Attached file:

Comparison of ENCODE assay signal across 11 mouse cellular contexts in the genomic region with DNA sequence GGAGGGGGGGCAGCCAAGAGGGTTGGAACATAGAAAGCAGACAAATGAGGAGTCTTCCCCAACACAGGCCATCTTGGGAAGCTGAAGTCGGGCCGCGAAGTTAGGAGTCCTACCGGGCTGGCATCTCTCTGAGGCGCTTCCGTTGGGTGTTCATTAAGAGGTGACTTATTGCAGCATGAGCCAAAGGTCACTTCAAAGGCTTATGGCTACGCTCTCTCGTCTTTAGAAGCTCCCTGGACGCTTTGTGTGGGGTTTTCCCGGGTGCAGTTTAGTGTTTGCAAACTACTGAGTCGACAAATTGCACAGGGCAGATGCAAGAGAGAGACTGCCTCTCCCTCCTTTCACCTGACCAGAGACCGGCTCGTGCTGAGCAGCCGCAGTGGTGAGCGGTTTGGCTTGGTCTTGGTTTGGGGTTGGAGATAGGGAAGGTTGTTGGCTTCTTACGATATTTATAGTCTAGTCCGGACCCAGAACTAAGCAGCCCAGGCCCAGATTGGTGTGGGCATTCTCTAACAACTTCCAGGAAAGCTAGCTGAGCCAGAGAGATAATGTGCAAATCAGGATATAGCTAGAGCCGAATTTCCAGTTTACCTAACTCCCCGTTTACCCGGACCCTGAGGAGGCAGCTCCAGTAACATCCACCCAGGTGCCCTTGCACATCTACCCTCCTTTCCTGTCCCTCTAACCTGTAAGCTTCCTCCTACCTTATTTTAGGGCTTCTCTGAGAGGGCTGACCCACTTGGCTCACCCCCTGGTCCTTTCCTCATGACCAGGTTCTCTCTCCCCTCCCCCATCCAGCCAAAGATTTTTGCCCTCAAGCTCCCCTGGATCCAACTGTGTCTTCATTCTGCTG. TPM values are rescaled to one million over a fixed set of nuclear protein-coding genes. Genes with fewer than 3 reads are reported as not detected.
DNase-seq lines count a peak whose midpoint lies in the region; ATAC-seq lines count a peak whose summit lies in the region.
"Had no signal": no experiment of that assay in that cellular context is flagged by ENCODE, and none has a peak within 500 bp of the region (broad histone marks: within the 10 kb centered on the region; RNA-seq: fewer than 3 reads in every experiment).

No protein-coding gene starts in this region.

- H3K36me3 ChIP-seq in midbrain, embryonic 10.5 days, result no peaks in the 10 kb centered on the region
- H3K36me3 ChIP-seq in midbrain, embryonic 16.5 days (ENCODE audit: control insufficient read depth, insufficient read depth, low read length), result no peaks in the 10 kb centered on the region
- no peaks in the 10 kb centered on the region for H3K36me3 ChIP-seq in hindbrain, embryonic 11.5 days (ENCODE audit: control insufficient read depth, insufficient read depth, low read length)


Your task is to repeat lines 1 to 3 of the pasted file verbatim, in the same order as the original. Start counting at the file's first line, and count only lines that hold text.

Comparison of ENCODE assay signal across 11 mouse cellular contexts in the genomic region with DNA sequence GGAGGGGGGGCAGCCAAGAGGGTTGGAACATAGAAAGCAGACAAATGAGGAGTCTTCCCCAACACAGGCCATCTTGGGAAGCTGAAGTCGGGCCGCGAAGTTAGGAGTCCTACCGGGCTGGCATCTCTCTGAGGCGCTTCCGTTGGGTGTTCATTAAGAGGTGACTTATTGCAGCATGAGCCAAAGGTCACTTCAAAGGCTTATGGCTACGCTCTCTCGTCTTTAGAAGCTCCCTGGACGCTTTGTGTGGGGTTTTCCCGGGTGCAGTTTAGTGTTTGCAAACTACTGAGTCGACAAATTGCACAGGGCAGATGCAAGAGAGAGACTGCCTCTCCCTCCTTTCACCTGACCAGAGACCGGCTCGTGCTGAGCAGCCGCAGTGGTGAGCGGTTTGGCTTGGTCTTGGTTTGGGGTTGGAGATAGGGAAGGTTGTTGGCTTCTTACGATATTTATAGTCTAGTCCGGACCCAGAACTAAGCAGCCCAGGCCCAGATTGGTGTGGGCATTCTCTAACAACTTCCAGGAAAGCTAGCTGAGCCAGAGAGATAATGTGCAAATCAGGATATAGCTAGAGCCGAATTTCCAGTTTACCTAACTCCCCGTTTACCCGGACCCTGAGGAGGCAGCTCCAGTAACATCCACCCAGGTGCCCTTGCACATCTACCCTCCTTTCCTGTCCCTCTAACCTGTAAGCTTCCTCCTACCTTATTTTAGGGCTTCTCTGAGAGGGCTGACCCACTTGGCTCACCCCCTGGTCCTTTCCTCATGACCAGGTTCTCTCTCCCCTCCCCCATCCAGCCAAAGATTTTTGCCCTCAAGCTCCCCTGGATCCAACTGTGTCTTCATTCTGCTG. TPM values are rescaled to one million over a fixed set of nuclear protein-coding genes. Genes with fewer than 3 reads are reported as not detected.
DNase-seq lines count a peak whose midpoint lies in the region; ATAC-seq lines count a peak whose summit lies in the region.
"Had no signal": no experiment of that assay in that cellular context is flagged by ENCODE, and none has a peak within 500 bp of the region (broad histone marks: within the 10 kb centered on the region; RNA-seq: fewer than 3 reads in every experiment).